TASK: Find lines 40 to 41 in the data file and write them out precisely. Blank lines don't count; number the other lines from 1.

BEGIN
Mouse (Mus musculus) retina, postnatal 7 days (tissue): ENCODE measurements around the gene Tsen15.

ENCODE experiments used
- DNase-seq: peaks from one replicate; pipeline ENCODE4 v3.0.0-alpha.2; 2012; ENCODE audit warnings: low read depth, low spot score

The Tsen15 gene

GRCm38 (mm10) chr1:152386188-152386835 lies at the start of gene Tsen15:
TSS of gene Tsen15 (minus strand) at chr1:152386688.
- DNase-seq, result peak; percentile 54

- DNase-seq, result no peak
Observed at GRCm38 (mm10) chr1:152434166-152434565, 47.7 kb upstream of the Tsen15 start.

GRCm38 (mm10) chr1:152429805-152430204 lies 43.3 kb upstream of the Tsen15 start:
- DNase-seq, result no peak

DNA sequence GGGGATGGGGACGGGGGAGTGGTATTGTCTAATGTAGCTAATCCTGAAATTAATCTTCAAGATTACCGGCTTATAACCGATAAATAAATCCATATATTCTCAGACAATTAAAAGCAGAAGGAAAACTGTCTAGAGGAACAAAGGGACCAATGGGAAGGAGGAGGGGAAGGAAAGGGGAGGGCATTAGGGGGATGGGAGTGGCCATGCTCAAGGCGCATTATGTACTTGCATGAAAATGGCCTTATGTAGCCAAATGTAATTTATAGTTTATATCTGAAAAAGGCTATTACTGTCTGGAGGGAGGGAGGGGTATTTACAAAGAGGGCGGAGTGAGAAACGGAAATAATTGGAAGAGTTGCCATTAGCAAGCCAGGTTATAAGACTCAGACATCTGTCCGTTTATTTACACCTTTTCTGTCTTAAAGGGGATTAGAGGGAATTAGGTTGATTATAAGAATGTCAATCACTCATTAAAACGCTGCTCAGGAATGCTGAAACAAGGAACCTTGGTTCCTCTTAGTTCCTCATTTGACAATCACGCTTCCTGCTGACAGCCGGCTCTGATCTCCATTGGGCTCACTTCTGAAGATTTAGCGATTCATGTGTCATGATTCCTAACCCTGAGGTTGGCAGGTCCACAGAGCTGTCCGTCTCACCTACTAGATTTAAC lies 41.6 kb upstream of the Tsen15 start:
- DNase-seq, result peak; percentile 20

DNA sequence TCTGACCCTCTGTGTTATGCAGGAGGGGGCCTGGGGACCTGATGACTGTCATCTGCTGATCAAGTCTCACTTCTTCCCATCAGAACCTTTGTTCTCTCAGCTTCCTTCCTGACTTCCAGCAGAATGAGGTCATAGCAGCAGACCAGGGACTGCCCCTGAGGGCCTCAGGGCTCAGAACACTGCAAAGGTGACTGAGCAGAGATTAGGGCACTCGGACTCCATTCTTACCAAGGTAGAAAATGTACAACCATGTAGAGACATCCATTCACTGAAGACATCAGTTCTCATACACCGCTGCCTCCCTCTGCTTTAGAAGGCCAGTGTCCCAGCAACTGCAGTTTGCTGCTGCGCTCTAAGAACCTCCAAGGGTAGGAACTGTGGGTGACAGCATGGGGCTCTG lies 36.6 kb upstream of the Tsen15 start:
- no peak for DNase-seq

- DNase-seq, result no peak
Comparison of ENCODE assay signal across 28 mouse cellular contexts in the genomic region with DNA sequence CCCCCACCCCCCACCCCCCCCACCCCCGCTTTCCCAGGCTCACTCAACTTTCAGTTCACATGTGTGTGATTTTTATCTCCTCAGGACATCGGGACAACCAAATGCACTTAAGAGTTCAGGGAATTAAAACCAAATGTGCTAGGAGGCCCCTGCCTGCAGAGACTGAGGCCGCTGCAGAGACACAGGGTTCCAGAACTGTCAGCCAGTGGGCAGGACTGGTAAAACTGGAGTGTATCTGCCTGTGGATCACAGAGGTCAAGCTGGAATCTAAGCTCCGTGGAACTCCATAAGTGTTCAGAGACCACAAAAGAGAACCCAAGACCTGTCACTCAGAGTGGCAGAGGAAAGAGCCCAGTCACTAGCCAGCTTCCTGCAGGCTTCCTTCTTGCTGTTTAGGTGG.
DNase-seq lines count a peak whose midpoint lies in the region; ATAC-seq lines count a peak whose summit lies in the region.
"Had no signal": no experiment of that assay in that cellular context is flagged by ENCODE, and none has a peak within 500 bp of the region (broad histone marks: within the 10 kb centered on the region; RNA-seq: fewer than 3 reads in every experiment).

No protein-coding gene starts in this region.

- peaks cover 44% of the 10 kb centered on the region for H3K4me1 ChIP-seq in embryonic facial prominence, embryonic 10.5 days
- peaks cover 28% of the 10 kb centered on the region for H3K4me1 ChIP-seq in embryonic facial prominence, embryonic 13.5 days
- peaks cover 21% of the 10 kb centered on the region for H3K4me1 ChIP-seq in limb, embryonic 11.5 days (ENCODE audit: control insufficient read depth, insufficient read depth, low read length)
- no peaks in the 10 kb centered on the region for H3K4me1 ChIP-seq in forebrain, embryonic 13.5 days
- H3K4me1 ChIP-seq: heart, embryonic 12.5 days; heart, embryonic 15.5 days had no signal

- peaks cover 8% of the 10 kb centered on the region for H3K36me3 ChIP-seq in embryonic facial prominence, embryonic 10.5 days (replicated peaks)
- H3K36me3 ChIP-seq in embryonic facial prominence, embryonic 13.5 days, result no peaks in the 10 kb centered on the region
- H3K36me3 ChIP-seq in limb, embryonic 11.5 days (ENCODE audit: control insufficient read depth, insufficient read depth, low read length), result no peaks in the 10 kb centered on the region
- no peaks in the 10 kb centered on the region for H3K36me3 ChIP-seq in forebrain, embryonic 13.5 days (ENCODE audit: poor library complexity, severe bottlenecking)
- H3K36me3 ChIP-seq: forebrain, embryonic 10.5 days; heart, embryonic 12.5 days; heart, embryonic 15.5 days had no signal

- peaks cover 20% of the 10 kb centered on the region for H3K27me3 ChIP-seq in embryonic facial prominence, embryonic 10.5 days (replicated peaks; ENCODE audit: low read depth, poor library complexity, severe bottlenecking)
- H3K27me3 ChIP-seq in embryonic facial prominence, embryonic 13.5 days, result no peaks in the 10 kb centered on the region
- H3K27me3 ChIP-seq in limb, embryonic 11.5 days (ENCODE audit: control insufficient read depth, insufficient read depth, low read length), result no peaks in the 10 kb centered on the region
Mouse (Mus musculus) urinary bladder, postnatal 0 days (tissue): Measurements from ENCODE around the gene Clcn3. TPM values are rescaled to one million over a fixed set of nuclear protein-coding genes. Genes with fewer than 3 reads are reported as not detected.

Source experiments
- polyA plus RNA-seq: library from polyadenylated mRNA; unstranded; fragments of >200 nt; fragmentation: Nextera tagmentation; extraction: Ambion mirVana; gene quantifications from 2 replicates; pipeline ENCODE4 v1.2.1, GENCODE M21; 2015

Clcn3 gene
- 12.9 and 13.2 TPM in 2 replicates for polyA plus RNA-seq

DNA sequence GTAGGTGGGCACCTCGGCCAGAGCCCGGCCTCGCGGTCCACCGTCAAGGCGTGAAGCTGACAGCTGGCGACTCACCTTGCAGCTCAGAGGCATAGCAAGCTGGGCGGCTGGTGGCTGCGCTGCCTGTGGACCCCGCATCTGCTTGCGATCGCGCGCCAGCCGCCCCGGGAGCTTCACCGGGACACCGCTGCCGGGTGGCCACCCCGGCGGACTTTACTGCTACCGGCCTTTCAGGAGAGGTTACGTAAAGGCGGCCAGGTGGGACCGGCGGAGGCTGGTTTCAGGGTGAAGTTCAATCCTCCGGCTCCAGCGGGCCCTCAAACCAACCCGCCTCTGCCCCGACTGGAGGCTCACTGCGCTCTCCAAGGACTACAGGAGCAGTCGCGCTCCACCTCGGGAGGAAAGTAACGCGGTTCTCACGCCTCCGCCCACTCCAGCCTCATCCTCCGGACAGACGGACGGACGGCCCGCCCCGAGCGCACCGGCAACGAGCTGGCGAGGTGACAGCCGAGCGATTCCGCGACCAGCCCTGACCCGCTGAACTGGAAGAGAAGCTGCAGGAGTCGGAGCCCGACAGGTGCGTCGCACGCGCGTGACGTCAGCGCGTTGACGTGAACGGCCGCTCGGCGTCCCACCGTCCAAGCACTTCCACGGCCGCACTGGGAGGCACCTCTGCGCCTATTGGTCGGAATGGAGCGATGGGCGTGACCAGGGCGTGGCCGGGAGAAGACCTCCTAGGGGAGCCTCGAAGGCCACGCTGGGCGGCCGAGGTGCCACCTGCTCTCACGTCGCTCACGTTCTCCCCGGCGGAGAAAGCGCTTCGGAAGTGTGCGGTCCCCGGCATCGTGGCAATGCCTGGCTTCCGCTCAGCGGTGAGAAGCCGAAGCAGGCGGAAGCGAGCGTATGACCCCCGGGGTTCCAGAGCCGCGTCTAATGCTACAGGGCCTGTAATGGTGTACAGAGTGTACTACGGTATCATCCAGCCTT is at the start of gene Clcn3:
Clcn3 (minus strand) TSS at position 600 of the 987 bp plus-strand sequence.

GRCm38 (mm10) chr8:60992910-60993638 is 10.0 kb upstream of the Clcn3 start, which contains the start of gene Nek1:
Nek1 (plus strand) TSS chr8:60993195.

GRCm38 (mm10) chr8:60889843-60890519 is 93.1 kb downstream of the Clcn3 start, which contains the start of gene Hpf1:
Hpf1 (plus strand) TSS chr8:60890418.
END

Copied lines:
Clcn3 (minus strand) TSS at position 600 of the 987 bp plus-strand sequence.

GRCm38 (mm10) chr8:60992910-60993638 is 10.0 kb upstream of the Clcn3 start, which contains the start of gene Nek1: